An Optical Encoder is a device that consists of an LED light source and a photodiode detector enclosed in a light sealed package. They tend to be rotary encoders, a central shaft spinning a disk with a periodically spaced window pattern, though they can also be linear encoders for reading things like code strips. They can be panel mounted, designed to mechanically fit on a shaft or knob or part of some mechanical arrangement to detect motion.
Optical encoders can have an incremental or absolute encoding function. Absolute encoders have optical patterns pertaining to position which are output from the encoder either as a binary signal level combination on output pins or encoded as a format like binary coded decimal or as a gray code. They are usually defined as having a number of positions that are phases around the 360 degrees of a circle. This denotes the rotational measurement accuracy possible for the encoder.
Most optical encoders are incremental encoders. These have a fixed pattern that rotates between the LED light source and the photodiode detector. The output of the encoder is a pulse waveform that has a frequency relating to the rotational velocity of the shaft. Many optical encoders have two outputs that are detecting the pattern offset physically by 90 degrees relative to the periodic pattern. As the shaft rotates, the pattern moves in one direction or the other and the two outputs will have a pulse train present. The lead/lag relationship of the two pulses is used to determine the rotational direction of movement. These are called quadrature encoders. An important parameter is the number of pulses per revolution. This does not define the measurement accuracy of the optical encoder pertaining to rotational velocity, but it does limit the ability of the encoder to detect changes in-between the phases of the positions. Changes in the output pulse train frequency are a measure of the integral of the accelerations over the phase positions.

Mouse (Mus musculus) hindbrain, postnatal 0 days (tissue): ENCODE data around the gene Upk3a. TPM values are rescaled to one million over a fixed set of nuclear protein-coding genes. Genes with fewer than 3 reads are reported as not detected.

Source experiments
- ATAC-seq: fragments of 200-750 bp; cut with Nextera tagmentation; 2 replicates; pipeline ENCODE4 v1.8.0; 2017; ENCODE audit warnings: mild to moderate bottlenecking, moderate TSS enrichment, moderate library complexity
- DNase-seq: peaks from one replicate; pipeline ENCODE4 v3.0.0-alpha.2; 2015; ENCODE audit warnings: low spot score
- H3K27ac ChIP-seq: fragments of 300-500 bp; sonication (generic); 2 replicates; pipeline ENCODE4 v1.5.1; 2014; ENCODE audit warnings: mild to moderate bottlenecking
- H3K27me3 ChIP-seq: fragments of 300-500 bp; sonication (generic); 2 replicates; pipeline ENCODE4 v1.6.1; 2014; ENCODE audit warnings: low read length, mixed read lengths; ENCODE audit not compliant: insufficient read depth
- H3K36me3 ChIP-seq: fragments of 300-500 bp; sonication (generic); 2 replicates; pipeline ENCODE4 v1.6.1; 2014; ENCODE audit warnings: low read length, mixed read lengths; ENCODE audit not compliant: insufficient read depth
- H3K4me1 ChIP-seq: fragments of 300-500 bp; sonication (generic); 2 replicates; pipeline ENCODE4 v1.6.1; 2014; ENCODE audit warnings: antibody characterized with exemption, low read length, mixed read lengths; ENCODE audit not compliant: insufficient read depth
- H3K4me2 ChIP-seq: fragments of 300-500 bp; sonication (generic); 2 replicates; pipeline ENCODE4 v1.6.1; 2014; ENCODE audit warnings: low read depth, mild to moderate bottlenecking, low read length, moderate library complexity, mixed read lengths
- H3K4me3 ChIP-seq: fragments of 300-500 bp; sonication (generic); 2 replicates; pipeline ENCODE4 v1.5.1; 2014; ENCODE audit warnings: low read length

Optical encoders can be defined by the minimum number of rotations the shaft is guaranteed to work. They can have water and dust sealing for use in extreme environments. They can also be available in high-temperature ranges, temperature independence being a big advantage of optical encoders over other technologies. Sometimes encoders have integrated switches and they are available in a number of orientations and terminal styles. Read more Read less